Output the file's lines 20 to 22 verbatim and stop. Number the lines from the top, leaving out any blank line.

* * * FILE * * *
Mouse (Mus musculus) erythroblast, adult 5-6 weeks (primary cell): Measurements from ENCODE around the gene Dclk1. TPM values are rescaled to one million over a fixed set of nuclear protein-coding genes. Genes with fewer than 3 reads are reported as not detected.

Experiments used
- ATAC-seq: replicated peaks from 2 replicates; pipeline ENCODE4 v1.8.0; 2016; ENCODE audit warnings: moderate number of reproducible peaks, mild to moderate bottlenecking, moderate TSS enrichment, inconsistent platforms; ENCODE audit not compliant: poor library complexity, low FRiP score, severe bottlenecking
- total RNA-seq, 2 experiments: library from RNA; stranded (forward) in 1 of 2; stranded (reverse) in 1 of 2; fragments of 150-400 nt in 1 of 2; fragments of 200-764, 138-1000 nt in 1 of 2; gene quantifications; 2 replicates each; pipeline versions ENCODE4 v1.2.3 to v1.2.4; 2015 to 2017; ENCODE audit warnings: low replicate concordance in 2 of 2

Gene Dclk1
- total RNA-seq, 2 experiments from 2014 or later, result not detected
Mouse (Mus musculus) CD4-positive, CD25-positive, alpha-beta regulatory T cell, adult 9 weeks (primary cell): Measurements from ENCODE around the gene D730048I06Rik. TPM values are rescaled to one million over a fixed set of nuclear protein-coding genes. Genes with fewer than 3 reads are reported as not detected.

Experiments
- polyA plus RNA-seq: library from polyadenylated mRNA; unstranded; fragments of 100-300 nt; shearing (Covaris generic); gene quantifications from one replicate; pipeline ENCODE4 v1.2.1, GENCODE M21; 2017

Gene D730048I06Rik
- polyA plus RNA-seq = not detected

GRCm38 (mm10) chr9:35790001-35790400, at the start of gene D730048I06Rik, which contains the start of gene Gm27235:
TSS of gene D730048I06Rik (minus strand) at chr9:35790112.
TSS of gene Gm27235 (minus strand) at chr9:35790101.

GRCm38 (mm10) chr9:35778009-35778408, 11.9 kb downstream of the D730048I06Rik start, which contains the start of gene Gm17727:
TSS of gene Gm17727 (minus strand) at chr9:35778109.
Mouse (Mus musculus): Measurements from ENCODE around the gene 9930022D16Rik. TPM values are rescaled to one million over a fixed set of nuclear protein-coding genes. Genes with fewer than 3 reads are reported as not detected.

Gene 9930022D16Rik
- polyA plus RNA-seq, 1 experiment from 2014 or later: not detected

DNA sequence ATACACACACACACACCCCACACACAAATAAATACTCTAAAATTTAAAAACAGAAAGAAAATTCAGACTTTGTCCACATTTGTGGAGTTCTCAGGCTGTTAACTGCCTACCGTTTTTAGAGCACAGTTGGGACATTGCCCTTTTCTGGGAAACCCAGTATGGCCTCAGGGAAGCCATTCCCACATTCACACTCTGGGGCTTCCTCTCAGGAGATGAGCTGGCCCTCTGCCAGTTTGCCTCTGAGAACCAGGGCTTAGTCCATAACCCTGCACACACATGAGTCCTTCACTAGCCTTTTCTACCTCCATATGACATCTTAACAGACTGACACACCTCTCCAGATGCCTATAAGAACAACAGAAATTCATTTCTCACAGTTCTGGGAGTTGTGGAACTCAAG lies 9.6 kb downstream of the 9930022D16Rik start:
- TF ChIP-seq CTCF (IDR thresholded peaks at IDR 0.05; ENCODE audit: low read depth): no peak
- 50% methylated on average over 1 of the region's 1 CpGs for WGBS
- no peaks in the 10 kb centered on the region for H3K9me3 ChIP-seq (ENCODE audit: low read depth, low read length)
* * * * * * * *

DNA sequence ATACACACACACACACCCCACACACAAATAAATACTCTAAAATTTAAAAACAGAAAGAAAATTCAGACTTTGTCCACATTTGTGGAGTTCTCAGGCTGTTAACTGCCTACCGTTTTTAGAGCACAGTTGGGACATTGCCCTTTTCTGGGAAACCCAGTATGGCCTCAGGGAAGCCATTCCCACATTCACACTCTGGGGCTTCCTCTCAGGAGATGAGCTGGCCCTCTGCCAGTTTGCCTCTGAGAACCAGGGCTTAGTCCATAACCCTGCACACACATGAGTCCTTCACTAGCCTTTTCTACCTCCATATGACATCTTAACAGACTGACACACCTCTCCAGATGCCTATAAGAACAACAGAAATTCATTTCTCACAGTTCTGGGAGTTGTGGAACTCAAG lies 9.6 kb downstream of the 9930022D16Rik start:
- TF ChIP-seq CTCF (IDR thresholded peaks at IDR 0.05; ENCODE audit: low read depth): no peak
- 50% methylated on average over 1 of the region's 1 CpGs for WGBS